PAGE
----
Sony RX10 IV vs Panasonic GX850
The Sony Cyber-shot DSC-RX10 IV and the Panasonic Lumix DMC-GX850 (labelled Panasonic GX800 in some countries) are two digital cameras that were revealed to the public, respectively, in September 2017 and January 2017. The RX10 IV is a fixed lens compact, while the GX850 is a mirrorless interchangeable lens camera. The cameras are based on an one-inch (RX10 IV) and a Four Thirds (GX850) sensor. The Sony has a resolution of 20 megapixels, whereas the Panasonic provides 15.8 MP. Read on to find out how these two cameras compare with respect to their body size, their sensors, their features, their input-output connections, and their reception by expert reviewers.
|Sony RX10 IV||Panasonic GX850|
|Fixed lens compact camera||Mirrorless system camera|
|24-600mm f/2.4-4.0||Micro Four Thirds lenses|
|20 MP, 1" Sensor||15.8 MP, Four Thirds Sensor|
|4K/30p Video||4K/30p Video|
|ISO 100-12800 (64-25600)||ISO 200-25600|
|Electronic viewfinder (2359k dots)||No viewfinder, LCD framing|
|3.0" LCD, 1440k dots||3.0" LCD, 1040k dots|
|Tilting touchscreen||Tilting touchscreen|
|24 shutter flaps per second||10 shutter flaps per second|
|Weathersealed body||Not weather sealed|
|400 shots per battery charge||210 shots per battery charge|
|133 x 94 x 145 mm, 1095 g||107 x 65 x 33 mm, 269 g|
Body comparison: Sony RX10 IV vs Panasonic GX850
An illustration of the physical size and weight of the Sony RX10 IV and the Panasonic GX850 is provided in the side-by-side display below. The two cameras are presented according to their relative size. Three consecutive perspectives from the front, the top, and the back are available. All size dimensions are rounded to the nearest millimeter. If you prefer, you can also use the toggle button to switch to a comparison in percentage terms (in this case, the camera on the left side – the RX10 IV – represents the basis for the calculations across all the size and weight measures).
If the front view area (width x height) of the cameras is taken as an aggregate measure of their size, the Panasonic GX850 is considerably smaller (44 percent) than the Sony RX10 IV. It is worth mentioning in this context that the RX10 IV is splash and dust resistant, while the GX850 does not feature any corresponding weather-sealing.
The above size and weight comparisons are to some extent incomplete and possibly misleading, as the RX10 IV has a lens built in, whereas the GX850 is an interchangeable lens camera that requires a separate lens. Attaching the latter will add extra weight and bulk to the setup. You can compare the optics available for the GX850 and their specifications in the Micro Four Thirds Lens Catalog.
The table below summarizes the key physical specs of the two cameras alongside a broader set of comparators. In case you want to display and compare another camera duo, just click on the right or left arrow next to the camera that you would like to inspect. Alternatively, you can also use the CAM-parator to select your camera combination among a larger number of options.
|Sony RX10 IV»||5.2 in||3.7 in||5.7 in||38.6 oz||400||Y||Sep 2017||1,699||Sony RX10 IV|
|Panasonic GX850«||4.2 in||2.6 in||1.3 in||9.5 oz||210||n||Jan 2017||549||Panasonic GX850|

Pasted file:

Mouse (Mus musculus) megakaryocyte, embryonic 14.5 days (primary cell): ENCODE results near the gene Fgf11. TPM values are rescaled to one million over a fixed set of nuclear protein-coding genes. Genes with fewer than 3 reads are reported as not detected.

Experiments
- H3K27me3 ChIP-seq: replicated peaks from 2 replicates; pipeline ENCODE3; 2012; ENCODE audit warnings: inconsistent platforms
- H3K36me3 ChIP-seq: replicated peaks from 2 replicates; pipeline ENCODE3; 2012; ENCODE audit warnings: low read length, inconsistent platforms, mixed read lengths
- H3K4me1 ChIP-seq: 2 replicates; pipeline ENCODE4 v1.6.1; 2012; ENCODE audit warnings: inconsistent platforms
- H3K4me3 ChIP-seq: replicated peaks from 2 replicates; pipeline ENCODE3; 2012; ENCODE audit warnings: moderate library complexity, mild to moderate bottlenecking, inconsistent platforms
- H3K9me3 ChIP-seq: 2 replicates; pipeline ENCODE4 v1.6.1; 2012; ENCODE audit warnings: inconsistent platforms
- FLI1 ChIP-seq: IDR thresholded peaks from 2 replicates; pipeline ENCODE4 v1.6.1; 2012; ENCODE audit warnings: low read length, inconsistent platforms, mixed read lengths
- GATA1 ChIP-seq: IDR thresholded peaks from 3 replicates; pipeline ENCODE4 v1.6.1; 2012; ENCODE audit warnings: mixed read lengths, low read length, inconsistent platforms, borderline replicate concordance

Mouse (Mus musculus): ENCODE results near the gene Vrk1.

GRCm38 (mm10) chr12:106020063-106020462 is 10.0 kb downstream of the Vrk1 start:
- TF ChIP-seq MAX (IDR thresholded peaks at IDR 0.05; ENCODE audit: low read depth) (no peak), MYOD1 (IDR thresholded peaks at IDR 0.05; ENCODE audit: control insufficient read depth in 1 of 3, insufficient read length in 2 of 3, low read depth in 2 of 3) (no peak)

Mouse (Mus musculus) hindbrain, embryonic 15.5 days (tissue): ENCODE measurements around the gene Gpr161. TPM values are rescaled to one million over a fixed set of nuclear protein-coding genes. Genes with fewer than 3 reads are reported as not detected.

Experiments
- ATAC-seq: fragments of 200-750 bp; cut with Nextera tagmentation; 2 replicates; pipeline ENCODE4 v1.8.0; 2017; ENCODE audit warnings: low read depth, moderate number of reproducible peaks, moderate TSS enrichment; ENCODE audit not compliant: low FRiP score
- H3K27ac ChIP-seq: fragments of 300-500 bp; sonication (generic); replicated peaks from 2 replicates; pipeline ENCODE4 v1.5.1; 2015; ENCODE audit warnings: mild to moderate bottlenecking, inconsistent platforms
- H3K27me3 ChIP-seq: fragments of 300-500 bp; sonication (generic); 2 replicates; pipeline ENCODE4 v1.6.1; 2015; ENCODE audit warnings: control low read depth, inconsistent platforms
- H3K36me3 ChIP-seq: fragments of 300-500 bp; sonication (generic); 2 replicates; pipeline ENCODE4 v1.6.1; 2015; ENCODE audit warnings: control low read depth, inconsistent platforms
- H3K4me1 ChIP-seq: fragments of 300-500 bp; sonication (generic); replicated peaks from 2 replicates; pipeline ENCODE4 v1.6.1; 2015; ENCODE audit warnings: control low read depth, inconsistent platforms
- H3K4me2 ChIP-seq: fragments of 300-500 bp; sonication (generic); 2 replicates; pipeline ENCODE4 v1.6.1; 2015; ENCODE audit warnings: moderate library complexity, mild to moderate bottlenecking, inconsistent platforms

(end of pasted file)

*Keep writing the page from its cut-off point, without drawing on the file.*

|Canon G1 X Mark III« »||4.5 in||3.1 in||2.0 in||14.1 oz||200||Y||Oct 2017||1,299||Canon G1 X Mark III|
|Fujifilm X-Pro2« »||5.6 in||3.3 in||1.8 in||17.5 oz||350||Y||Jan 2016||1,699||Fujifilm X-Pro2|
|Panasonic FZ2500« »||5.4 in||4.0 in||5.3 in||32.3 oz||350||n||Sep 2016||1,199||Panasonic FZ2500|
|Panasonic GF7« »||4.2 in||2.6 in||1.3 in||9.4 oz||230||n||Jan 2015||499||-||Panasonic GF7|
|Panasonic G6« »||4.8 in||3.3 in||2.8 in||13.8 oz||340||n||Apr 2013||599||-||Panasonic G6|
|Panasonic G5« »||4.7 in||3.3 in||2.8 in||14.0 oz||320||n||Jul 2012||599||-||Panasonic G5|
|Panasonic G3« »||4.5 in||3.3 in||1.9 in||11.9 oz||270||n||May 2011||599||-||Panasonic G3|
|Panasonic GX1« »||4.6 in||2.7 in||1.5 in||11.2 oz||320||n||Nov 2011||949||-||Panasonic GX1|
|Sony RX100 VI« »||4.0 in||2.3 in||1.7 in||10.6 oz||240||n||Jun 2018||1,199||Sony RX100 VI|
|Sony A6300« »||4.7 in||2.6 in||1.9 in||14.3 oz||400||Y||Feb 2016||999||-||Sony A6300|
|Sony A6500« »||4.7 in||2.6 in||2.1 in||16.0 oz||350||Y||Oct 2016||1,399||Sony A6500|
|Sony RX10 III« »||5.2 in||3.7 in||5.0 in||37.1 oz||420||Y||Mar 2016||1,499||Sony RX10 III|
|Sony RX100 V« »||4.0 in||2.3 in||1.6 in||10.5 oz||220||n||Oct 2016||999||Sony RX100 V|
|Sony RX10 II« »||5.1 in||3.5 in||4.0 in||28.7 oz||400||Y||Jun 2015||1,299||-||Sony RX10 II|
|Sony RX10« »||5.1 in||3.5 in||4.0 in||28.7 oz||420||Y||Oct 2013||1,299||-||Sony RX10|
Any camera decision will obviously take relative prices into account. The listed launch prices provide an indication of the market segment that the manufacturer of the cameras have been targeting. Usually, retail prices stay at first close to the launch price, but after several months, discounts become available. Later in the product cycle and, in particular, when the replacement model is about to appear, further discounting and stock clearance sales often push the camera price considerably down. Then, after the new model is out, very good deals can frequently be found on the pre-owned market.
Sensor comparison: Sony RX10 IV vs Panasonic GX850
The imaging sensor is at the core of digital cameras and its size is one of the main determining factors of image quality. A large sensor will tend to have larger individual pixels that provide better low-light sensitivity, wider dynamic range, and richer color-depth than smaller pixel-units in a sensor of the same technological generation. Furthermore, a large sensor camera will give the photographer more possibilities to use shallow depth-of-field in order to isolate a subject from the background. On the downside, larger sensors tend to be more expensive and lead to bigger and heavier cameras and lenses.